Tuesday, May 23, 2006

'Decline of the Republican Party' Part 5

It was Reagan, not Congress

National Debt by President
The national debt peaked at 120% of GDP in 1946 due to the war effort, but Roosevelt, Truman, Ike, Kennedy, LBJ, Nixon and Carter all did their part to bring the national debt back to pre-war levels. By the beginning of 1981, the national debt had fallen to 32.5% of GDP. Then, Reagan took office and the national debt took off. It rose non-stop for 12 years to 66.3% at the end of Bush's term, erasing 25 years of progress in paying down the national debt.

From the White House: The Reagan-Bush Debt Explained
The traditional pattern of running large deficits only in times of war or economic downturns was broken during much of the 1980s. In 1982, [Reagan's 1st budget year] partly in response to a recession, large tax cuts were enacted. However, these were accompanied by substantial increases in defense spending. Although reductions were made to nondefense spending, they were not sufficient to offset the impact on the deficit. As a result, deficits averaging $206 billion were incurred between 1983 and 1992. These unprecedented peacetime deficits increased debt held by the public from $789 billion in 1981 to $3.0 trillion (48.1% of GDP) in 1992.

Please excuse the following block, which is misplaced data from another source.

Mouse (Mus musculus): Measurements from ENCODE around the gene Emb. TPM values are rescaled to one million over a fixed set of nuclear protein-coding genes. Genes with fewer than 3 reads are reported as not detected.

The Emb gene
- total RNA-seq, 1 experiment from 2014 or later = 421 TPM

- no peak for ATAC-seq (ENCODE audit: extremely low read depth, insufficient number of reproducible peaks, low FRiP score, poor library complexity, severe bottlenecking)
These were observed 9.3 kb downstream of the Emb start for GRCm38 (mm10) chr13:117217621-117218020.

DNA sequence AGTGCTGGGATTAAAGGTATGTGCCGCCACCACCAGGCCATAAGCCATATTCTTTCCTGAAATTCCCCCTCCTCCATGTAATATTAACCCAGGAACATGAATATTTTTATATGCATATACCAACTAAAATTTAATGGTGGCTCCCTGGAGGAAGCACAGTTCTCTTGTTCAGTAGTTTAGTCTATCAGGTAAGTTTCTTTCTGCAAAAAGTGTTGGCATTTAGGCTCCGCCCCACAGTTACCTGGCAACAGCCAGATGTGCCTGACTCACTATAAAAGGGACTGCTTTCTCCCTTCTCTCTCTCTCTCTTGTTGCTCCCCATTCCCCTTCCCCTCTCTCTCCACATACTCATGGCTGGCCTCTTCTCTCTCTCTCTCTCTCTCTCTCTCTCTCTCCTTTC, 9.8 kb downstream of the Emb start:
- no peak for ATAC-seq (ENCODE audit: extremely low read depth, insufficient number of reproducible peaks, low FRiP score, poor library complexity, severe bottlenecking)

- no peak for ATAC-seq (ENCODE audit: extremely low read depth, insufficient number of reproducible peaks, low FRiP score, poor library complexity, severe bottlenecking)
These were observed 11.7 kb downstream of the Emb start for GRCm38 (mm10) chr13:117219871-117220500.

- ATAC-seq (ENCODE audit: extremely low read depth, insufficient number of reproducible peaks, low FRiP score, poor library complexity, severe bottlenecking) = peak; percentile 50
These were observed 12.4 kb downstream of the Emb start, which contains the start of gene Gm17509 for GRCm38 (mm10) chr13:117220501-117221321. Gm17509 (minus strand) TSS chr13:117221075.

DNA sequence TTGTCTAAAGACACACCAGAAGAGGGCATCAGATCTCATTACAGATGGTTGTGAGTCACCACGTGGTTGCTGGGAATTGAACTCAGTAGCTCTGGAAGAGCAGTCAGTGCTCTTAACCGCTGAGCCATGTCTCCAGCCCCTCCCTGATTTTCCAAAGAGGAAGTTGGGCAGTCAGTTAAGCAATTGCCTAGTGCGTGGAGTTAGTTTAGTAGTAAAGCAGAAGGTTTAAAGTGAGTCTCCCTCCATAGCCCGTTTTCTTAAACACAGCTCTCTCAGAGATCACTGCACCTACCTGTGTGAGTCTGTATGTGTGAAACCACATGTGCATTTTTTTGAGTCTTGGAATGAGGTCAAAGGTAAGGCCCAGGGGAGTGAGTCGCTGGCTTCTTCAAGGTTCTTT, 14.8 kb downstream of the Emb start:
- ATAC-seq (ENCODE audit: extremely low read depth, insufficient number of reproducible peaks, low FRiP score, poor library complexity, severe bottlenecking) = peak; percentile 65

The most popular national-debt web sites continue the same confusions that caused Reagan to believe the national debt was higher than ever when it was at its lowest point since before World War II. Here is what you see when you look at the debt in nominal dollars.

Brillig (named for Alice in Wonderland) has been reminded of inflation and has corrected for it by adding the following graph. But this still ignores population growth and that fact that the country has gotten a lot richer in the last 50 years. The result is still tremendously misleading, but you can see the Reagan rise and the Clinton dip.

The nominal Gross Domestic Product (GDP) takes all of these effects into account. It grows with inflation, population and increased income. By comparing the national debt to GDP, we get a fair check on whether it is growing or shrinking relative to what we can afford. That is why the White House web site give gross national debt as a percentage of GDP, which is what I have plotted on the page above.